If you care about your privacy on the web then the “Tor vs VPN” question is something you’ll likely come across relatively quickly. While both Tor and VPN can make it safer for you to interact with the internet, they work quite differently under the hood. And based on your specific needs, one of these solutions is going to be more suitable for you.
This is where this comparison guide comes into play! Today, we’re looking into the differences between Tor vs VPN:
- we explain the inner workings of each,
- list the pros and cons,
- tell you which option to go for as a responsible web user.
Your in-the-nutshell summary
I really do value your time, so if you just need a recommendation without wanting to go into the specifics of what’s sitting under the hood with both Tor and VPN, check out the table below:
|Core difference:||A distributed network of nodes that routes your internet connection randomly, encrypting it at every node.||A server that acts as a middleman between yourself and your destination on the web; it also encrypts your connection when passing it through.|
|Use it to:||Protect what you’re doing inside the custom Tor web browser.||Protect your whole activity on the web – including your standard web browser and activity in other apps.|
|Devices:||The main Tor browser is available for Microsoft Windows, MacOS, GNU/Linux and Android.||VPN apps by different providers are available for all popular platforms and devices.|
|Price:||Free||The good ones are paid. Still very affordable.|
|Makes you anonymous:||Yes||Only partly (the VPN firm knows who you are)|
|Provides security on the web:||No||Yes|
|Makes it impossible to trace you:||Yes||Nearly|
|Full data encryption:||Yes||Yes|
|Easy to set up and use:||Yes||Yes|
Tor vs VPN in detail
Let’s discuss Tor and VPN one by one:
What is Tor?
Tor stands for “The Onion Router” and it’s a service that allows people to browse the web anonymously by routing their connection through a number of nodes.
In other words, rather than being just one thing that you need to connect to in order to use the service, Tor is a decentralized system that puts your connection through a whole network of random nodes on your way from point A to B.
For example, if you’re on your standard internet connection (no Tor or VPN), this is what your path looks like from A – your computer, to B – a website on the web that you want to visit:
(And please excuse this simplified illustration; there’s actually a lot more complexity involved in the inner workings of the web.)
In the scenario above, the destination place knows your IP address and has logs on when you visited, how long you stayed, what data you sent/requested, what machine you used, plus myriads of other details.
With Tor, it’s more like this:
Now, where the privacy component comes into play is that each Tor node only knows the IP address that comes immediately before and after that node. This means that the path of the information (or the information itself) is never known in full.
But that’s not all. Apart from those nodes sending your data back and forth, there’s also another layer of encryption added on top. Everything you’re sending/receiving is actually being encrypted multiple times as it’s being transferred between the nodes.
At the end of the day, the anonymity + the encryption is what gives you extreme privacy with basically no way to determine what you’re doing on the web. Not your ISP, nor any government, nor anyone else has the power to check your activity and use that information for whatever purpose.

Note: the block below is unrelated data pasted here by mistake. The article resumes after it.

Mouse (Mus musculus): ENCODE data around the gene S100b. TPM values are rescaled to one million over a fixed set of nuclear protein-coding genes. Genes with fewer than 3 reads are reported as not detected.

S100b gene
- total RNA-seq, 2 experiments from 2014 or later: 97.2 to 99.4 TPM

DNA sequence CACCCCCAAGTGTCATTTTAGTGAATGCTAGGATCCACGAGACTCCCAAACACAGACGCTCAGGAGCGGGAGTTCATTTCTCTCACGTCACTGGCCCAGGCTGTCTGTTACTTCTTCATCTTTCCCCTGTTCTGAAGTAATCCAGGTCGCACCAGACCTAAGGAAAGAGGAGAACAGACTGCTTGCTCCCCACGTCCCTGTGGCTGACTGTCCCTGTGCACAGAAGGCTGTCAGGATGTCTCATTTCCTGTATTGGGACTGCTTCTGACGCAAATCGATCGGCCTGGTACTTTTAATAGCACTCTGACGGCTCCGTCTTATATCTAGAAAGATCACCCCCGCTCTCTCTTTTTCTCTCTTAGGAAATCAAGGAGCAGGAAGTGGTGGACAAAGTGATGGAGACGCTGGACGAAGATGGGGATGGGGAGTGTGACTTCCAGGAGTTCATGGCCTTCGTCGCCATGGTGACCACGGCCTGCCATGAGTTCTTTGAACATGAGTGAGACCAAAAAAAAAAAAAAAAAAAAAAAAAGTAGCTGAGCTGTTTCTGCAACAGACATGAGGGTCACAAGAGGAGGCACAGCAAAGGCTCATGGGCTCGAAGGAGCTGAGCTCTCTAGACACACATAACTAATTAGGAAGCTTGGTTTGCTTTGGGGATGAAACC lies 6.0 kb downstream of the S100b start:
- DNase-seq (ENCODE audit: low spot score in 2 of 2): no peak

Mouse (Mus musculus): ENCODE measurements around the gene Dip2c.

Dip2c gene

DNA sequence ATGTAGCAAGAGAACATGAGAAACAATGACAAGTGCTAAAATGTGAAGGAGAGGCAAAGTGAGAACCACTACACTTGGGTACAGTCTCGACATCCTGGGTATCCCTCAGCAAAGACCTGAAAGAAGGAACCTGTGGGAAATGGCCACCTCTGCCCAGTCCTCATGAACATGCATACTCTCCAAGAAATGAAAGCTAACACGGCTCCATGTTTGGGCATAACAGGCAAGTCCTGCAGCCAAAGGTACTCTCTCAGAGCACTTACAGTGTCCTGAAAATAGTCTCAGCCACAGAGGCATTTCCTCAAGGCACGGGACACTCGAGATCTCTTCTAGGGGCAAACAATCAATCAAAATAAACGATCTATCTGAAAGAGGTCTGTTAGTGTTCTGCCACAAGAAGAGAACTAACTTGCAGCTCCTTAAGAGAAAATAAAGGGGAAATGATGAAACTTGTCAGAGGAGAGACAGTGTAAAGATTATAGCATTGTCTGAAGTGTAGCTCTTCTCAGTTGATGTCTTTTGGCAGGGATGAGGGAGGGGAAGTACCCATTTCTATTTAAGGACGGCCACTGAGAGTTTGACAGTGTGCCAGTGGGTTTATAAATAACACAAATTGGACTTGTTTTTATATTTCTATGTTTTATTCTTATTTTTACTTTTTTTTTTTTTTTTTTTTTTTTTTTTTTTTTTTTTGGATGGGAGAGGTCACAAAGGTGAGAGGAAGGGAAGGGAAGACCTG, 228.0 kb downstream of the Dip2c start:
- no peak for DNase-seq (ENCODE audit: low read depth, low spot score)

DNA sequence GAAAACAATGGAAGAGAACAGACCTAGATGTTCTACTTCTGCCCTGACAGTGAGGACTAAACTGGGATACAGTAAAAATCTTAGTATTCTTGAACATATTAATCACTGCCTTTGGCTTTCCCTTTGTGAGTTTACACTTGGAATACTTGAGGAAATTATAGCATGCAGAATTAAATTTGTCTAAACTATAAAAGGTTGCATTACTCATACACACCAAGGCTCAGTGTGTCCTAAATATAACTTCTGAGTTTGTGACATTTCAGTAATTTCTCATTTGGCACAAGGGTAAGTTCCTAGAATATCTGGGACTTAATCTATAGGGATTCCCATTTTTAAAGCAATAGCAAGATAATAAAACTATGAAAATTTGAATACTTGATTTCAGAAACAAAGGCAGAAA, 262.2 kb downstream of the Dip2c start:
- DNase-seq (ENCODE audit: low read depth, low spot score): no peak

How easy is it to get started with Tor?
In a word, very, very easy.
All you need in order to access the web via the Tor network is get the official Tor web browser and install it on your computer.
You can get that browser from the official website of the Tor project. There are versions available for Windows, MacOS, GNU/Linux and Android.
The installation is simple and it’s no different than how you’d install any other piece of software. After it completes, you can start the browser and connect with Tor via a single click.
At this point, your connection is protected and you can browse whatever website you wish anonymously.
What is VPN?
VPN stands for “Virtual Private Network” and it’s a service that allows you to connect to the web safely by routing your connection through one VPN server.
Going back to our simple illustration; this, again, is what your connection looks like if you’re not using Tor nor VPN:
Now with a VPN (again, this is a very simplified illustration):
As you can see, there’s another player in the game – the VPN server. It’s basically a middleman that makes it appear as if you’re attempting to connect from a completely different location than where you actually are.
Though, to be a bit more specific, what a VPN actually does is it enables you to establish a safe, encrypted connection between your machine/computer and the VPN server. Then, the server does all the browsing and web consuming on your behalf. In other words, it appears as if the traffic is all originating from the VPN server itself and not from you.
With a VPN enabled, no one knows what you’re doing on the web nor what websites you’re visiting. All that your ISP or anyone else sees is a stream of encrypted data, not being aware of where it’s going or what it is.
Among other things, this makes it possible for you to use services that require their users to be residents of particular countries. In plain English, if Netflix hasn’t yet come to your country, a VPN will let you use it regardless.